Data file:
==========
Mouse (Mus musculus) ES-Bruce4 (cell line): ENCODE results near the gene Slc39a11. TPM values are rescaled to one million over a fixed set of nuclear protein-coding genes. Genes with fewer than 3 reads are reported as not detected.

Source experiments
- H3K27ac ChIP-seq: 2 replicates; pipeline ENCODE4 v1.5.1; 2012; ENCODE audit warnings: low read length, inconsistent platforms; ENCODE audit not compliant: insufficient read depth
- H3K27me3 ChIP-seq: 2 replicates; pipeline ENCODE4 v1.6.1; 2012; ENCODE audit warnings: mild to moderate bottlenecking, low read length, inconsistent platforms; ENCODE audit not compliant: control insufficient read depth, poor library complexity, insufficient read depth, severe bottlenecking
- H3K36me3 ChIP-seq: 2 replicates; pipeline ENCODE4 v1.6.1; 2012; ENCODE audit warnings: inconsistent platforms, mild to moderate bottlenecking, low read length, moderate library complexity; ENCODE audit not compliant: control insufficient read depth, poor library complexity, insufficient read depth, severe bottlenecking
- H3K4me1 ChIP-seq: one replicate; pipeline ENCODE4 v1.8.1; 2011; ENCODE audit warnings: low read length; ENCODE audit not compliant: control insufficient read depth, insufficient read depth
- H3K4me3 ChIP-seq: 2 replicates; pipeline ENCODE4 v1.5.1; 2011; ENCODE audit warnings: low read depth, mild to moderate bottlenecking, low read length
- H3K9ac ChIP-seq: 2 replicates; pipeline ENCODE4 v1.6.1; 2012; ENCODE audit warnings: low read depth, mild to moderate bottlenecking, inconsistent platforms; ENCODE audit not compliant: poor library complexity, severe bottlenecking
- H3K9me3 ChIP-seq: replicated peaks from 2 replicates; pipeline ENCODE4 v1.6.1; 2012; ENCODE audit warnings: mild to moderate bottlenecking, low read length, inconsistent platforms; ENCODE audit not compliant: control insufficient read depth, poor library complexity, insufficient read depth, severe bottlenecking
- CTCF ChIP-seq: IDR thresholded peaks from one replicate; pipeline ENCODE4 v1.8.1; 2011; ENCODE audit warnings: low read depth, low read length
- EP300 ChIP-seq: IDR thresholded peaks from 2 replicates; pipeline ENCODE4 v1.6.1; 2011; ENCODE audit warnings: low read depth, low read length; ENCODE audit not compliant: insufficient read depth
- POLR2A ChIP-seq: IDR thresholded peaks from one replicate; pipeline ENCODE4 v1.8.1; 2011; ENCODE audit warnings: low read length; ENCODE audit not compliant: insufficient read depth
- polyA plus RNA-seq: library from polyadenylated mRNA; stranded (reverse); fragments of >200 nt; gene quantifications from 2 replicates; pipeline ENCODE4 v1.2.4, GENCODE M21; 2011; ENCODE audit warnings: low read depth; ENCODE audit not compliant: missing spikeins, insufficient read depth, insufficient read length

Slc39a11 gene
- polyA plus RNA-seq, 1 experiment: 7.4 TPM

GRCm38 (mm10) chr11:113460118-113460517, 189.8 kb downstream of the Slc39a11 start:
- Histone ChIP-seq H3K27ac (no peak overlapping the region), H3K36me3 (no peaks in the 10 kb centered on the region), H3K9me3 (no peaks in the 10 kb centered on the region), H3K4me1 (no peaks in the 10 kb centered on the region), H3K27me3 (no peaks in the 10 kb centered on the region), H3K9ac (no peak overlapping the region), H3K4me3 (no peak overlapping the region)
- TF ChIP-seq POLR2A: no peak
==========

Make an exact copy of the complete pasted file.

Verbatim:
Mouse (Mus musculus) ES-Bruce4 (cell line): ENCODE results near the gene Slc39a11. TPM values are rescaled to one million over a fixed set of nuclear protein-coding genes. Genes with fewer than 3 reads are reported as not detected.

Source experiments
- H3K27ac ChIP-seq: 2 replicates; pipeline ENCODE4 v1.5.1; 2012; ENCODE audit warnings: low read length, inconsistent platforms; ENCODE audit not compliant: insufficient read depth
- H3K27me3 ChIP-seq: 2 replicates; pipeline ENCODE4 v1.6.1; 2012; ENCODE audit warnings: mild to moderate bottlenecking, low read length, inconsistent platforms; ENCODE audit not compliant: control insufficient read depth, poor library complexity, insufficient read depth, severe bottlenecking
- H3K36me3 ChIP-seq: 2 replicates; pipeline ENCODE4 v1.6.1; 2012; ENCODE audit warnings: inconsistent platforms, mild to moderate bottlenecking, low read length, moderate library complexity; ENCODE audit not compliant: control insufficient read depth, poor library complexity, insufficient read depth, severe bottlenecking
- H3K4me1 ChIP-seq: one replicate; pipeline ENCODE4 v1.8.1; 2011; ENCODE audit warnings: low read length; ENCODE audit not compliant: control insufficient read depth, insufficient read depth
- H3K4me3 ChIP-seq: 2 replicates; pipeline ENCODE4 v1.5.1; 2011; ENCODE audit warnings: low read depth, mild to moderate bottlenecking, low read length
- H3K9ac ChIP-seq: 2 replicates; pipeline ENCODE4 v1.6.1; 2012; ENCODE audit warnings: low read depth, mild to moderate bottlenecking, inconsistent platforms; ENCODE audit not compliant: poor library complexity, severe bottlenecking
- H3K9me3 ChIP-seq: replicated peaks from 2 replicates; pipeline ENCODE4 v1.6.1; 2012; ENCODE audit warnings: mild to moderate bottlenecking, low read length, inconsistent platforms; ENCODE audit not compliant: control insufficient read depth, poor library complexity, insufficient read depth, severe bottlenecking
- CTCF ChIP-seq: IDR thresholded peaks from one replicate; pipeline ENCODE4 v1.8.1; 2011; ENCODE audit warnings: low read depth, low read length
- EP300 ChIP-seq: IDR thresholded peaks from 2 replicates; pipeline ENCODE4 v1.6.1; 2011; ENCODE audit warnings: low read depth, low read length; ENCODE audit not compliant: insufficient read depth
- POLR2A ChIP-seq: IDR thresholded peaks from one replicate; pipeline ENCODE4 v1.8.1; 2011; ENCODE audit warnings: low read length; ENCODE audit not compliant: insufficient read depth
- polyA plus RNA-seq: library from polyadenylated mRNA; stranded (reverse); fragments of >200 nt; gene quantifications from 2 replicates; pipeline ENCODE4 v1.2.4, GENCODE M21; 2011; ENCODE audit warnings: low read depth; ENCODE audit not compliant: missing spikeins, insufficient read depth, insufficient read length

Slc39a11 gene
- polyA plus RNA-seq, 1 experiment: 7.4 TPM

GRCm38 (mm10) chr11:113460118-113460517, 189.8 kb downstream of the Slc39a11 start:
- Histone ChIP-seq H3K27ac (no peak overlapping the region), H3K36me3 (no peaks in the 10 kb centered on the region), H3K9me3 (no peaks in the 10 kb centered on the region), H3K4me1 (no peaks in the 10 kb centered on the region), H3K27me3 (no peaks in the 10 kb centered on the region), H3K9ac (no peak overlapping the region), H3K4me3 (no peak overlapping the region)
- TF ChIP-seq POLR2A: no peak